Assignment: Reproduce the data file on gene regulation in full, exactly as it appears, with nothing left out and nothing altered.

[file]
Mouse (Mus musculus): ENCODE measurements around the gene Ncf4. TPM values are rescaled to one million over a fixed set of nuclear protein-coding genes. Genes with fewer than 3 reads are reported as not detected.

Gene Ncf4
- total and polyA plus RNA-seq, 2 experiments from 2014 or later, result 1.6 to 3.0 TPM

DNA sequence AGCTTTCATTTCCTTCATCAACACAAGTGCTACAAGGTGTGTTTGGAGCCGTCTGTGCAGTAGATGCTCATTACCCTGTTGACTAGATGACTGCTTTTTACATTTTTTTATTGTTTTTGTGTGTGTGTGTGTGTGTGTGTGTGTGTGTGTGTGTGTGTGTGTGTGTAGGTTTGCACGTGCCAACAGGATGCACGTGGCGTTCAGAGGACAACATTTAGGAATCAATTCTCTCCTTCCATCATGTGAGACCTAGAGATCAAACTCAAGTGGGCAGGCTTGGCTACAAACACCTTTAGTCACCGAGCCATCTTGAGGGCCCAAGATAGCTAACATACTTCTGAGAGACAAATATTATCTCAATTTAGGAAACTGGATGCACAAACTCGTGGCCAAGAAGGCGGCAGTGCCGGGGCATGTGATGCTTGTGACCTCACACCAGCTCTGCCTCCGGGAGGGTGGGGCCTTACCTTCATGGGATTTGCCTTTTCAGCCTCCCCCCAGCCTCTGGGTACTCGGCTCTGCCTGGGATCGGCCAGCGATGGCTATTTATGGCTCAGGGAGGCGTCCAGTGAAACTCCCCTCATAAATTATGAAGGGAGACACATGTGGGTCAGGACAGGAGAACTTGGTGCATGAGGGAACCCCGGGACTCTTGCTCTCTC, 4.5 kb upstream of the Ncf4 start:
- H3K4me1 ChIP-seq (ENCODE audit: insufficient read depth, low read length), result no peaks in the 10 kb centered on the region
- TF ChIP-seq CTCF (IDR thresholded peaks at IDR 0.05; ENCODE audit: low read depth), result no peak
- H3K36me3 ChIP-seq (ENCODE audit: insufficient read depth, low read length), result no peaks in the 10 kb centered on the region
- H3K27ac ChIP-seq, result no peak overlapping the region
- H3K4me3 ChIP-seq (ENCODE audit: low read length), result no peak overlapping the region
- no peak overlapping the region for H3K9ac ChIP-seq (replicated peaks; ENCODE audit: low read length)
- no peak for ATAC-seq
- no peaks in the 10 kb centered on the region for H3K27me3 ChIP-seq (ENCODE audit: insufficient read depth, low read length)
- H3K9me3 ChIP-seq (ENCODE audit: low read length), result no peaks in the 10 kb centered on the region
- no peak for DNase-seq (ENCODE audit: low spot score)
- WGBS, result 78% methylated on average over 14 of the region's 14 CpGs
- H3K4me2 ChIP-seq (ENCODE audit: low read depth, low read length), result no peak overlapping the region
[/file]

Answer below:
Mouse (Mus musculus): ENCODE measurements around the gene Ncf4. TPM values are rescaled to one million over a fixed set of nuclear protein-coding genes. Genes with fewer than 3 reads are reported as not detected.

Gene Ncf4
- total and polyA plus RNA-seq, 2 experiments from 2014 or later, result 1.6 to 3.0 TPM

DNA sequence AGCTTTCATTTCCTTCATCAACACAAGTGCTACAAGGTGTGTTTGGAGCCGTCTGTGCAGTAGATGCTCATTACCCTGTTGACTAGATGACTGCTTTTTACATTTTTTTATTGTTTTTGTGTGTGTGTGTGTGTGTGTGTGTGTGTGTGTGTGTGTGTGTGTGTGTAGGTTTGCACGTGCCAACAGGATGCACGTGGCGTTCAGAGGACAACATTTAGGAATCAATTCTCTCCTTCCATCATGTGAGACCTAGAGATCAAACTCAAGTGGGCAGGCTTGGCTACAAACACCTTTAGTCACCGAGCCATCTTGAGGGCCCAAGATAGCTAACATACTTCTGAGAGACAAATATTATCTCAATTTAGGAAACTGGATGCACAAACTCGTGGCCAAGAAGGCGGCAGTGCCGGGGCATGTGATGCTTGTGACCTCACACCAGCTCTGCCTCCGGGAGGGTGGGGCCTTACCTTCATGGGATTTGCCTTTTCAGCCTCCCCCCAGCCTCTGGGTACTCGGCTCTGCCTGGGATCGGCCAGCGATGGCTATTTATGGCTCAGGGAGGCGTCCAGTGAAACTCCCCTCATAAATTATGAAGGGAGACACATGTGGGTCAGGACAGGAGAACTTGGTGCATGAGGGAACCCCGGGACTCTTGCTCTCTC, 4.5 kb upstream of the Ncf4 start:
- H3K4me1 ChIP-seq (ENCODE audit: insufficient read depth, low read length), result no peaks in the 10 kb centered on the region
- TF ChIP-seq CTCF (IDR thresholded peaks at IDR 0.05; ENCODE audit: low read depth), result no peak
- H3K36me3 ChIP-seq (ENCODE audit: insufficient read depth, low read length), result no peaks in the 10 kb centered on the region
- H3K27ac ChIP-seq, result no peak overlapping the region
- H3K4me3 ChIP-seq (ENCODE audit: low read length), result no peak overlapping the region
- no peak overlapping the region for H3K9ac ChIP-seq (replicated peaks; ENCODE audit: low read length)
- no peak for ATAC-seq
- no peaks in the 10 kb centered on the region for H3K27me3 ChIP-seq (ENCODE audit: insufficient read depth, low read length)
- H3K9me3 ChIP-seq (ENCODE audit: low read length), result no peaks in the 10 kb centered on the region
- no peak for DNase-seq (ENCODE audit: low spot score)
- WGBS, result 78% methylated on average over 14 of the region's 14 CpGs
- H3K4me2 ChIP-seq (ENCODE audit: low read depth, low read length), result no peak overlapping the region